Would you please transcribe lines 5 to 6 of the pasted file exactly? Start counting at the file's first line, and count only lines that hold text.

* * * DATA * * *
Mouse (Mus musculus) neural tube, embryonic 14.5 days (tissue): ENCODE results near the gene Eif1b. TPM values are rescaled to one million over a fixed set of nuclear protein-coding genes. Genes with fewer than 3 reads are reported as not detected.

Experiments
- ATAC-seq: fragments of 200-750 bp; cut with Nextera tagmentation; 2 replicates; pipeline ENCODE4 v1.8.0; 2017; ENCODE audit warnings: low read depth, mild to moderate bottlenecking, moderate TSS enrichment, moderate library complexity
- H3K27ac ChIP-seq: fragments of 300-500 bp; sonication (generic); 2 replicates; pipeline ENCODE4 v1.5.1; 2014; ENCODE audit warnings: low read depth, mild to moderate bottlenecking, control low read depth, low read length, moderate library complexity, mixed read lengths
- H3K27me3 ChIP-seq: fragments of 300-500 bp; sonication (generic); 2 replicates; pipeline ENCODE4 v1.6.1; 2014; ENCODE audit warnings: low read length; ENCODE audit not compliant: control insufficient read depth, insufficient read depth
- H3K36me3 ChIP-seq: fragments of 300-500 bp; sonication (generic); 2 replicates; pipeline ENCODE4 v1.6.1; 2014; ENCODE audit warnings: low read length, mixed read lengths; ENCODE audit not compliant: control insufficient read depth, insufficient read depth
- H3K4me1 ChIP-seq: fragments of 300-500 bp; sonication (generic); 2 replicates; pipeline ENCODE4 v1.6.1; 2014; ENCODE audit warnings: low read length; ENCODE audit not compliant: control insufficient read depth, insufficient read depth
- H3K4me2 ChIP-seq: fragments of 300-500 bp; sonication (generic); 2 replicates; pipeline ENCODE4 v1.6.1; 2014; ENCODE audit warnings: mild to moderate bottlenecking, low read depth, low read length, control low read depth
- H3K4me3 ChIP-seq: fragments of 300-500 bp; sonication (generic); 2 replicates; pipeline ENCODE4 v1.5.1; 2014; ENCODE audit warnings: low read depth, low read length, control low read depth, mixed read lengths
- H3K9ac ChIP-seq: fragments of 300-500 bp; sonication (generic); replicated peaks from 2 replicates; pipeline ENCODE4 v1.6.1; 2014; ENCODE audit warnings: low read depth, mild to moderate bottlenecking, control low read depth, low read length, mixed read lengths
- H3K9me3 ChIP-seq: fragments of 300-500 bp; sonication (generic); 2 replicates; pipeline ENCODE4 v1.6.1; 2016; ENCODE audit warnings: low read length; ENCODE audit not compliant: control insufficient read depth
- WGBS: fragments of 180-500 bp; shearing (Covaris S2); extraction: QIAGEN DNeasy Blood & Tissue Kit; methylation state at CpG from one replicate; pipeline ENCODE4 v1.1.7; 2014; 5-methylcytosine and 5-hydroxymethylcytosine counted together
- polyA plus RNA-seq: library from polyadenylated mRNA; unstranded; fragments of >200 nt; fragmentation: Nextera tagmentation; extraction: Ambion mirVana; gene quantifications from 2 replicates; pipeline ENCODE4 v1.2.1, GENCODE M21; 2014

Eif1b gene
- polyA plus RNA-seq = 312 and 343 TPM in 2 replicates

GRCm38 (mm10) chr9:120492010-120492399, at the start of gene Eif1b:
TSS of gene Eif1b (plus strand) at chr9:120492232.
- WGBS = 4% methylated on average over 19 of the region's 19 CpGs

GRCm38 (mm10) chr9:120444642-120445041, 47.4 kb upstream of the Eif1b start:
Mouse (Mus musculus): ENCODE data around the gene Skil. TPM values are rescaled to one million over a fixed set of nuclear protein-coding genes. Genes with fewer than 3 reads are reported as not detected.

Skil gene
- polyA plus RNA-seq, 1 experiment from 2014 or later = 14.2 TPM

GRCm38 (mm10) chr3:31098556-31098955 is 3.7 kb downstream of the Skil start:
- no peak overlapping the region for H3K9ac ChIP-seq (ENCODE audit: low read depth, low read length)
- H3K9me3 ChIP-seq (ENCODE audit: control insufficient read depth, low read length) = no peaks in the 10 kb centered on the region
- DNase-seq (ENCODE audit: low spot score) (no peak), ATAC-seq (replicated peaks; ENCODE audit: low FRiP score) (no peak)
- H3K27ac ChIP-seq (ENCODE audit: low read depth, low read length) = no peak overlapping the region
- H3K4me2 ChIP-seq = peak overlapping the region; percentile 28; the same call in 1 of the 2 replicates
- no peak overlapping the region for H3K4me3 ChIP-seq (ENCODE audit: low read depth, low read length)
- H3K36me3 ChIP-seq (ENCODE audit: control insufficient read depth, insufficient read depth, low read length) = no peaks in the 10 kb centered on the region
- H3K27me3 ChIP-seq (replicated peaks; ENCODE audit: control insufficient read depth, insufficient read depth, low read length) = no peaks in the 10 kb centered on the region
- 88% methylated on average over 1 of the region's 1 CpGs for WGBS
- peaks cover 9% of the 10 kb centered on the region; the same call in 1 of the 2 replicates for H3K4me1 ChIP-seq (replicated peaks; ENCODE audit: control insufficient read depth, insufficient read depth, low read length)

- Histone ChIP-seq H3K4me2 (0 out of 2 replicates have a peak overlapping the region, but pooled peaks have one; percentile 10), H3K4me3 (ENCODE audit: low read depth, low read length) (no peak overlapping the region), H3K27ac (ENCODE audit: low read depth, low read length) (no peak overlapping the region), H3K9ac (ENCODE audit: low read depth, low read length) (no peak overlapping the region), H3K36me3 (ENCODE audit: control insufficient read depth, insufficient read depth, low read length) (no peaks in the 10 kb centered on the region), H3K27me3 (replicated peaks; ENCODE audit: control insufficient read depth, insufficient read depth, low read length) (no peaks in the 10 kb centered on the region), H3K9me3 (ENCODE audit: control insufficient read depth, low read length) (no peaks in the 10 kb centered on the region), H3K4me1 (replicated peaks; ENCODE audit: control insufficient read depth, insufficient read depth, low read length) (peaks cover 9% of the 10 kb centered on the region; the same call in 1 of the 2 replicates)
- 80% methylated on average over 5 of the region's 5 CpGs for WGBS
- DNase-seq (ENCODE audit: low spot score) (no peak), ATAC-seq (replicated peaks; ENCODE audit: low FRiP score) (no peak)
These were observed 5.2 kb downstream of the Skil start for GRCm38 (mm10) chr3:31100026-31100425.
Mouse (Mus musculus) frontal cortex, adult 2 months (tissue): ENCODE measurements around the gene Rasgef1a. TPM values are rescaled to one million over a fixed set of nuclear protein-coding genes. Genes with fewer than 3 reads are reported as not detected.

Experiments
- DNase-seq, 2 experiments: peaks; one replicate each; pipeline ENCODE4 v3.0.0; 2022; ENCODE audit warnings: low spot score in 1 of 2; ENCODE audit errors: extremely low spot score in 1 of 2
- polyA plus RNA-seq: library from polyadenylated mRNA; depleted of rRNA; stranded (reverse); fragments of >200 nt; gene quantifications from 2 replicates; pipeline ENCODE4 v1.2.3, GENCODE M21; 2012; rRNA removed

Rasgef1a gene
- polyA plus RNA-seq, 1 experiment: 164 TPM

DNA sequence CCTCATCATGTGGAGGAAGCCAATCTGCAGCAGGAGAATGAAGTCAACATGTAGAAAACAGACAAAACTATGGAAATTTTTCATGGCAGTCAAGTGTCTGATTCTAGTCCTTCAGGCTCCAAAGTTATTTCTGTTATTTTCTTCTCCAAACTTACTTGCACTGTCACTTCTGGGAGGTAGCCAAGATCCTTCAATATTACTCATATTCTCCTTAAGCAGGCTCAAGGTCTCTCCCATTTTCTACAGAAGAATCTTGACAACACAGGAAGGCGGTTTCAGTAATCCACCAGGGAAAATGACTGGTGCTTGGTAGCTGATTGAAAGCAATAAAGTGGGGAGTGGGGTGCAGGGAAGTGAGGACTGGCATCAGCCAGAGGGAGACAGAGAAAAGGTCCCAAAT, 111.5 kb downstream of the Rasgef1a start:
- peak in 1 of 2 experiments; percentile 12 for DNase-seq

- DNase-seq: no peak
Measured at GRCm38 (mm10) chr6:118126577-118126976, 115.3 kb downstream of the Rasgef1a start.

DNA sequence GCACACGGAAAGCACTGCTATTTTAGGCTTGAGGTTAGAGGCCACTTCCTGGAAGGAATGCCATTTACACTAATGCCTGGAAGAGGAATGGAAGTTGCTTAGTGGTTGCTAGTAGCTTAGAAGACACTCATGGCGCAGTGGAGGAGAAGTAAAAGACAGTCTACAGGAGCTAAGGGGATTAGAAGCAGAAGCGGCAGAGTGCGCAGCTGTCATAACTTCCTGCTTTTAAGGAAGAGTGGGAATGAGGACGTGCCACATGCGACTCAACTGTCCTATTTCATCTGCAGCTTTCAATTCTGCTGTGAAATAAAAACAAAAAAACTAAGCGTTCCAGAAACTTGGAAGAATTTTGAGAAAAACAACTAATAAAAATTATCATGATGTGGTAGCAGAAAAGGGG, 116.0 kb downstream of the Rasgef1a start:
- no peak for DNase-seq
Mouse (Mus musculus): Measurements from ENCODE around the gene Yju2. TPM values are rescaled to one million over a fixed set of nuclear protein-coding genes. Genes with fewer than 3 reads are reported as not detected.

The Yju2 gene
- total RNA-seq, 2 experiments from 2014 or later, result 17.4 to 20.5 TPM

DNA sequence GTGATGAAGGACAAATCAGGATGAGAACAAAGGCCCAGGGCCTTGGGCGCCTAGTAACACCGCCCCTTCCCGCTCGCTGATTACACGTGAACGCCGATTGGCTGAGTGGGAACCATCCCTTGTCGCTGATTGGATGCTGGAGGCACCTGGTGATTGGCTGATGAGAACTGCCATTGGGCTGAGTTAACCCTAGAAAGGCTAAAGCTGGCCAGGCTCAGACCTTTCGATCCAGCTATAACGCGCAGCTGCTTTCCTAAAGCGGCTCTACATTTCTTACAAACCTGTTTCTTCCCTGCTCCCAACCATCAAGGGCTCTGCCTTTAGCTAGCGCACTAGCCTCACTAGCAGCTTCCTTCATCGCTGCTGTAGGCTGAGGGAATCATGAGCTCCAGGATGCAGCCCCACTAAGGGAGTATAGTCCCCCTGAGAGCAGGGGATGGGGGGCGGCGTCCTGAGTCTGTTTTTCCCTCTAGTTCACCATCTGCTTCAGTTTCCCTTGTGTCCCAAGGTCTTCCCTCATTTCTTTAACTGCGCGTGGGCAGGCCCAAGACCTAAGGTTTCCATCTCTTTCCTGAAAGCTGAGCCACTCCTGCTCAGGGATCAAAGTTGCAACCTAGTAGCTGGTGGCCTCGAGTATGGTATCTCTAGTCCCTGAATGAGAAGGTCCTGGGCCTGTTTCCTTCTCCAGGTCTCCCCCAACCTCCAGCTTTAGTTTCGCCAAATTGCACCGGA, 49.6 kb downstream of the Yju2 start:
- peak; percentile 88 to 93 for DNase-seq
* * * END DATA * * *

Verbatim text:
- H3K27me3 ChIP-seq: fragments of 300-500 bp; sonication (generic); 2 replicates; pipeline ENCODE4 v1.6.1; 2014; ENCODE audit warnings: low read length; ENCODE audit not compliant: control insufficient read depth, insufficient read depth
- H3K36me3 ChIP-seq: fragments of 300-500 bp; sonication (generic); 2 replicates; pipeline ENCODE4 v1.6.1; 2014; ENCODE audit warnings: low read length, mixed read lengths; ENCODE audit not compliant: control insufficient read depth, insufficient read depth